Fairy Tale Princes
Turn into Beasts
Interesting reflections and ideas emerged at the international conference, Muslims and the West: Living Together - But How?, held recently in Vienna.
The conference was organized by the Vienna-based NGO, Women Without Borders (WWB), in cooperation with the US Embassy in Austria and the US Mission to the European Union. The one-day event was a follow-up of a 2006 survey by US-based Pew Global Attitudes Project. The survey had found most Muslims living in Europe worrying about their future but with their concern being more economic than religious or cultural.
The panelists at the conference included US State Department representatives Ambassador Shirin Tahir-Kheli, and Senior Advisor Farah Pandith; Malaysian Minister of Women, Family and Community Development, Dato' Seri Shahrizat Binti Abdul Jalil; Chairperson of the Arab International Women's Forum, Haifa al Kaylani; Director of the FATIMA Women's Network (UK), Parvin Ali; author of 'The Islamist', Ed Husain; member of the German Muslim Summit and university professor, Z'mr't G'lbay; and founder of the Right Start Foundation International, TV personality Amr Khaled.
The conference was a launch pad for voices of Muslim women and men from across Europe to talk of the great divide between themselves and those they live with; and a golden opportunity to share their dreams with one another.
"We created a female-dominant panel because we believe women are determined to change the future with words and not with weapons," said Dr Schlaffer.
"There are 25 million Muslims in Europe today. What Muslims must remember is that they are a minority here. If they want to be respected they have to learn to respect others," said Z'mr't G'lbay, whose Turkish parents migrated to Germany when she was two years old. G'lbay, who calls herself a Mediterranean German, is today a professor of corporate and international law at the Anhalt University of Applied Sciences, Germany. According to the young professor, who disagrees with those who resort to violence, citizens should address their grievances within the framework of existing laws.
Parvin Ali, chief executive of Fatima Women's Network, was of the opinion that the existence of young people of Asian origin living in Europe is often schizophrenic. Dedicated to bringing about a positive change in the lives of women and, in particular, of those from diverse communities and disadvantaged backgrounds, Ali pointed out that non-Muslims look to Muslims to demystify Islam. To do this, Muslims will have to first know their faith and understand themselves better, she added.
According to Farah Pandith, Senior Advisor to the Assistant Secretary of State for European and Eurasian Affairs, US Department of State, it is a myth that America is at war with Islam. "The success that millions of American Muslims have achieved in my country is a daily rebuke to those who try to drive a wedge between my nation and my religion," said Pandith.
Shirin Tahir-Kheli, Senior Advisor for Women's Empowerment, Office of the Secretary of State, US, stated that despite having been in America since 1959, she could not recall a moment when she was forced to choose between her religion and her country.
Malaysian Minister of Women, Family and Community Development, Dato' Seri Shahrizat Binti Abdul Jalil, regretted that the covering of the head by Muslim women has been reduced to a symbol of oppression and primitiveness. This is not true she said, drawing attention to herself. Stating that September 11, 2001, would always be considered a tragedy by all decent human beings, the world over, the minister felt that it was time for the world to move on as the future was important.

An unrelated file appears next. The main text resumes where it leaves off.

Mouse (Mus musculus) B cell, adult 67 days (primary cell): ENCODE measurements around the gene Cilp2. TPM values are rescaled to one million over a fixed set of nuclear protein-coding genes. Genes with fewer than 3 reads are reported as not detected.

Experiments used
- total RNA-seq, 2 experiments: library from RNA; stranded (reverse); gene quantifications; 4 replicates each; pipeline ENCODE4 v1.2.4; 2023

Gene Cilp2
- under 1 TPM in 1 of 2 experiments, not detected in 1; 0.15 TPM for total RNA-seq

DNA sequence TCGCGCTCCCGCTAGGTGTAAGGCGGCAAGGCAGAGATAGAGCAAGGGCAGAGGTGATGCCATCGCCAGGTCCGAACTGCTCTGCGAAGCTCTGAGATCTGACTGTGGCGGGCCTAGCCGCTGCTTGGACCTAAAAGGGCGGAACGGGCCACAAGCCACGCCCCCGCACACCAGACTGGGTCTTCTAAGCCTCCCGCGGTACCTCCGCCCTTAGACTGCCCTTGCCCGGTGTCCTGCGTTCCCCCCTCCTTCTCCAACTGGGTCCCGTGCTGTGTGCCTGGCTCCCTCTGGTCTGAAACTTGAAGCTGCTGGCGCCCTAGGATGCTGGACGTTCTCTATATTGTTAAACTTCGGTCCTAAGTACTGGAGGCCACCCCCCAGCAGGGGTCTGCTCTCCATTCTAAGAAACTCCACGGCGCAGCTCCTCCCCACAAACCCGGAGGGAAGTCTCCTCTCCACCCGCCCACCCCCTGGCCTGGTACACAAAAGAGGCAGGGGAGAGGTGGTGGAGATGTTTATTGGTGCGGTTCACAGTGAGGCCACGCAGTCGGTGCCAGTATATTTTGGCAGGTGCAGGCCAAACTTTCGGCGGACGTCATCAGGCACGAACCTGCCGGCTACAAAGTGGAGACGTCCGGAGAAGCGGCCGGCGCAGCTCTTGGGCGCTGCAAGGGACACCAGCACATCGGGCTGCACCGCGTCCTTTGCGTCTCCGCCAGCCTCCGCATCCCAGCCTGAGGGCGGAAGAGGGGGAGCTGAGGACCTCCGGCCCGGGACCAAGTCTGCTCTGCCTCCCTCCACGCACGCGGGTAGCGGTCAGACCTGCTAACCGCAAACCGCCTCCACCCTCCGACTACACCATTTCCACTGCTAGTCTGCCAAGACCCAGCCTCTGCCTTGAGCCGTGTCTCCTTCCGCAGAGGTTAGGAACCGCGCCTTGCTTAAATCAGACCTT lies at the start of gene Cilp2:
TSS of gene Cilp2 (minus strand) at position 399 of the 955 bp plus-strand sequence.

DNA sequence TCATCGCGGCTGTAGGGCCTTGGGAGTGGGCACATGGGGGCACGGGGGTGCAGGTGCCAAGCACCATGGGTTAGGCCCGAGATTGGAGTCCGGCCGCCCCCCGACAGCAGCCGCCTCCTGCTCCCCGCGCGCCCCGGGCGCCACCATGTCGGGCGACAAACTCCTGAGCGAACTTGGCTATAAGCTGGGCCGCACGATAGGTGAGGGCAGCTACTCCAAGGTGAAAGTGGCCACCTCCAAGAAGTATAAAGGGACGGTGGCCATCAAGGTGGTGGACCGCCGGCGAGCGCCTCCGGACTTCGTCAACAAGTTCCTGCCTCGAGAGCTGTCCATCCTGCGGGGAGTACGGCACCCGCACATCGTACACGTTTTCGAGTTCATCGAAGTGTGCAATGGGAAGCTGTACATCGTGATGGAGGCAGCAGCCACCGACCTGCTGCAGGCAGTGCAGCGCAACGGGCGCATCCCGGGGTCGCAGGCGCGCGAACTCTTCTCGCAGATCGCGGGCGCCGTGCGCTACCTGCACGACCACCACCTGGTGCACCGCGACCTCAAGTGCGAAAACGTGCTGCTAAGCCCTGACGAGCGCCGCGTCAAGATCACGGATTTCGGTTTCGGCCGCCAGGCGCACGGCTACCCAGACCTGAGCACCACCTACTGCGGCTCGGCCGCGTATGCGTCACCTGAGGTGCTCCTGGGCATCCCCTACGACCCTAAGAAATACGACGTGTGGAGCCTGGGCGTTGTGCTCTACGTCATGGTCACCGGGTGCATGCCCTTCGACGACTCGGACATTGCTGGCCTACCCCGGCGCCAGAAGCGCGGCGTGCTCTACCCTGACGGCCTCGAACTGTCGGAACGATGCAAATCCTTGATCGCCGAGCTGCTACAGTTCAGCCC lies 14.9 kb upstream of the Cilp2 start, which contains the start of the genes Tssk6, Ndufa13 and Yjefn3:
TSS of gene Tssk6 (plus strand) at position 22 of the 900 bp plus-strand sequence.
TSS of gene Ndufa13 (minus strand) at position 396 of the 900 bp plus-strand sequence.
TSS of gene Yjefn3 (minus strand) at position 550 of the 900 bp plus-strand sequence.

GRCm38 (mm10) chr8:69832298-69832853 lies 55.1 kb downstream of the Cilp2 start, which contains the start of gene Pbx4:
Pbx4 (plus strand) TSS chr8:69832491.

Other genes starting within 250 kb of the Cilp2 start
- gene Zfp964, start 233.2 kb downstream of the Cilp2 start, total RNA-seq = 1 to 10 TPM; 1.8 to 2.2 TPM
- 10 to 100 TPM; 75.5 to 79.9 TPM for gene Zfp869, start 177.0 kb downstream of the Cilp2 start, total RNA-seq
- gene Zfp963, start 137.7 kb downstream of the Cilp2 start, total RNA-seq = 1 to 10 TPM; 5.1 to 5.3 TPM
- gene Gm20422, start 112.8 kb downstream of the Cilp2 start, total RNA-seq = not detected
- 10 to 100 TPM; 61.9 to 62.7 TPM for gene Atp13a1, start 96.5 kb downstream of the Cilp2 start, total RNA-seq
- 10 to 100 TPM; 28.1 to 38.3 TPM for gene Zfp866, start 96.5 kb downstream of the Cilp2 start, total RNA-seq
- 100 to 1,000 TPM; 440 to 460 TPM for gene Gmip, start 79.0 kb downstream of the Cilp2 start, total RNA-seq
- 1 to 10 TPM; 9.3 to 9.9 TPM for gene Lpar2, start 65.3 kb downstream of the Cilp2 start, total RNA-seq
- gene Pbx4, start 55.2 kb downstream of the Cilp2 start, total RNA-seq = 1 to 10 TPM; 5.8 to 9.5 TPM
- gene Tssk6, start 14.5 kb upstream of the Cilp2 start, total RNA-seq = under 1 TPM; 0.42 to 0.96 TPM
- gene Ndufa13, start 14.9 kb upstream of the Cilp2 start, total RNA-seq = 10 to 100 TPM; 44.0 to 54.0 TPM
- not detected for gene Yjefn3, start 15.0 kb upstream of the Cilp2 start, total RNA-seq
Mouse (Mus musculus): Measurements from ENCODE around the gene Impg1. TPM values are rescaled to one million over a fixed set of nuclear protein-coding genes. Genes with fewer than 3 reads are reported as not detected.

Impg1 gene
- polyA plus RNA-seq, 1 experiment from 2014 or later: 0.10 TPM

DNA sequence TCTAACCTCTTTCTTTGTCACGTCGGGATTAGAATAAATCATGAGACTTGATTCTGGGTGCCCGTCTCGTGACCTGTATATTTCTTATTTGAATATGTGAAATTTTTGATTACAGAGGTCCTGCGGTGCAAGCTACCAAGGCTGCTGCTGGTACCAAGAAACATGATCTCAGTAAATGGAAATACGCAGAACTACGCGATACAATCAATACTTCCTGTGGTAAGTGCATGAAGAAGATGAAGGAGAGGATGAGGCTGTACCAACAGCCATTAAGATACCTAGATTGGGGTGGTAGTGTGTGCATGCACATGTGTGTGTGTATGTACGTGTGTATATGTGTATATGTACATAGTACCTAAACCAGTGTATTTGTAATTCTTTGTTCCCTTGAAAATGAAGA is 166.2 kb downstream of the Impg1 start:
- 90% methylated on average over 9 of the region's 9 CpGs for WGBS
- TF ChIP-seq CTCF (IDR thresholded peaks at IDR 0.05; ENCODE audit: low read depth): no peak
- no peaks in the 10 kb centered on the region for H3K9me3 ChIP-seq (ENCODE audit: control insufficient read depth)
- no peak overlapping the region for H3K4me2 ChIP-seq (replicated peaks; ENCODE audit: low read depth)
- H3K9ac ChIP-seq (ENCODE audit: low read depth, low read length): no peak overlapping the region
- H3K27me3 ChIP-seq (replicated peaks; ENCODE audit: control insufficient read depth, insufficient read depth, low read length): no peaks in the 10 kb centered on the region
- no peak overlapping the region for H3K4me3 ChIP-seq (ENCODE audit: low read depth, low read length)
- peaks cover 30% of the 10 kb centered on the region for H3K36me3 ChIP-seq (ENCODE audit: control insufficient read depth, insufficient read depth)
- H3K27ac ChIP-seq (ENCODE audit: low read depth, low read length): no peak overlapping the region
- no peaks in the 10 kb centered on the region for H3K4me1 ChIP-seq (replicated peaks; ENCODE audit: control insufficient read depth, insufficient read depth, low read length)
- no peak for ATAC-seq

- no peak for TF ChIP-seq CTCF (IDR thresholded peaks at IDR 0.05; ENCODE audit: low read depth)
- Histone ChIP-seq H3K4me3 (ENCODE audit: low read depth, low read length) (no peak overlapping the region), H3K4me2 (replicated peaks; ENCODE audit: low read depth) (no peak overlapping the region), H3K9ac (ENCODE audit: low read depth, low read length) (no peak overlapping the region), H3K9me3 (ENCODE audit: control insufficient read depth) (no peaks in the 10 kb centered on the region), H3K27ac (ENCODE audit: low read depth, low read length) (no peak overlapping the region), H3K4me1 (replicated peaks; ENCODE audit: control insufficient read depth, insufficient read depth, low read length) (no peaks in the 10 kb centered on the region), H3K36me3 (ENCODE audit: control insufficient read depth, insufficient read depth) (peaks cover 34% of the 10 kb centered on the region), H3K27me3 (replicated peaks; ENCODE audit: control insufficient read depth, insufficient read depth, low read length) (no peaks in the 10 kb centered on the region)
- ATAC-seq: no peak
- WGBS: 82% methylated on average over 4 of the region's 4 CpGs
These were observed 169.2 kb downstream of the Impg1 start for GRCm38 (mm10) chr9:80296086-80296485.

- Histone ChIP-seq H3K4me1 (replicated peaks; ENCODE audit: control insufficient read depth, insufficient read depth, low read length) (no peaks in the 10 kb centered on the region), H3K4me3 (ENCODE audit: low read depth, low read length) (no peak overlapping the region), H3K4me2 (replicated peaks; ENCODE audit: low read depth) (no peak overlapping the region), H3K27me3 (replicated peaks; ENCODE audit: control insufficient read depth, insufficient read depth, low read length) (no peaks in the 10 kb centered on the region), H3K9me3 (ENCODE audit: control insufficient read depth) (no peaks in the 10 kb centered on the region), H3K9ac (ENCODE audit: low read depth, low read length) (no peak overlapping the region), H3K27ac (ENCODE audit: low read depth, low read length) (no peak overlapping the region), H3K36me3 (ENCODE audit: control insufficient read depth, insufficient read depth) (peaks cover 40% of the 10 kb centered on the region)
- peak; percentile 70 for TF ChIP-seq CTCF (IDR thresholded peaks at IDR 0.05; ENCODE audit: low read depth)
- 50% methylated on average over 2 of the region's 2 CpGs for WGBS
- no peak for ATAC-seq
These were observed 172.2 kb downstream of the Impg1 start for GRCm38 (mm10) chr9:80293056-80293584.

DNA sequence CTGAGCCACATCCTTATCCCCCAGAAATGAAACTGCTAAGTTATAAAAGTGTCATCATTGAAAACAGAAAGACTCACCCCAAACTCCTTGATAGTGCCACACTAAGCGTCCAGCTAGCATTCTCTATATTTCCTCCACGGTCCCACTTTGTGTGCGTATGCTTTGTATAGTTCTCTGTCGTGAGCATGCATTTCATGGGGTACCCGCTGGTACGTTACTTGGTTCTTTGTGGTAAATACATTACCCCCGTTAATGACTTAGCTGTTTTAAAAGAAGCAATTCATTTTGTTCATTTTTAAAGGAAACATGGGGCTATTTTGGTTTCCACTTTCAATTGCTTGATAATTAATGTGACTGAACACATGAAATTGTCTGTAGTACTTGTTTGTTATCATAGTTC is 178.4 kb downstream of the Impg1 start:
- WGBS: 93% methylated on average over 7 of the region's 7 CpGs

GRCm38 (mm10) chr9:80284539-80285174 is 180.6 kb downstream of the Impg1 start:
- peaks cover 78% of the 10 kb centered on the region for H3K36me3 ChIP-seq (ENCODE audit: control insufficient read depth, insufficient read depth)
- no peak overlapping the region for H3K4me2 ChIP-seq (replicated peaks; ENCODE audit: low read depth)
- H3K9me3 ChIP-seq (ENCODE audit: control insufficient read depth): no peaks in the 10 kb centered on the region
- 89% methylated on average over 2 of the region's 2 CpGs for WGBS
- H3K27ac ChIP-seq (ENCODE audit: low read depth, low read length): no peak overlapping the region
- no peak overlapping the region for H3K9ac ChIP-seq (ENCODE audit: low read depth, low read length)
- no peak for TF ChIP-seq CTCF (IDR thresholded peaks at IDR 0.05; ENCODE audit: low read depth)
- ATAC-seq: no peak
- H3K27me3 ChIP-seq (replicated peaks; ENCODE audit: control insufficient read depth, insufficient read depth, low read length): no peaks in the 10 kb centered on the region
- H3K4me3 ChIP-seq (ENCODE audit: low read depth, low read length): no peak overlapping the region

Haifa al Kaylani, Chairperson of the Arab International Women's Forum, spoke to the gathering on the widening of opportunities for a greater participation of women in the area of business. She pointed out that economic injustice and disparities within the Muslim world were also responsible for the increase in violence and restlessness.
Ed Husain, 32, author of 'The Islamist' (Penguin, 2006), was once a radical Muslim and jehadist. For a good part of his youth Husain admitted to have sat through weekly sessions of Koran recitation, religious discussion, anti-Semitism and good food without complaint and without challenging the Islamist resumptions of the hatred of Jews, Hindus, Americans, gays, the subordination of women. While at Newham college, London he did everything along with fellow activists to divide the student body along religious lines, antagonize non-Muslims and inflame other Muslim students. Husain said that he was attracted to the mosque as a teenager - a phase when the mono-cultural ghetto had made him feel at home, and secure. He reminded Europeans that Muslims of Indian origin, like him, are not guest workers here who will return home one day. "We are born here and this is home for us," he said, adding that Islamism - the political ideology - is a problem; but Islam itself is the antidote.
According to Husain, it is the duty of Muslim scholars and thinkers across the world to think this over and to see that women scholars interpret texts in ways true to tradition and relevant to the times.
Founder and Chairman of the Right Start Foundation International, Amr Khaled, spoke about the need to empower young Muslims to be law abiding, honest and responsible citizens of the world. A popular preacher on television channels, Khaled dreams of starting a renaissance in the Muslim world and to see that it coexists in dignity and peace with people of Western countries.
Dr Edit Schlaffer, leading Austrian feminist and founder of WWB, said that the world would be a better place if there were many more men, like Khaled, who practiced what they preach.
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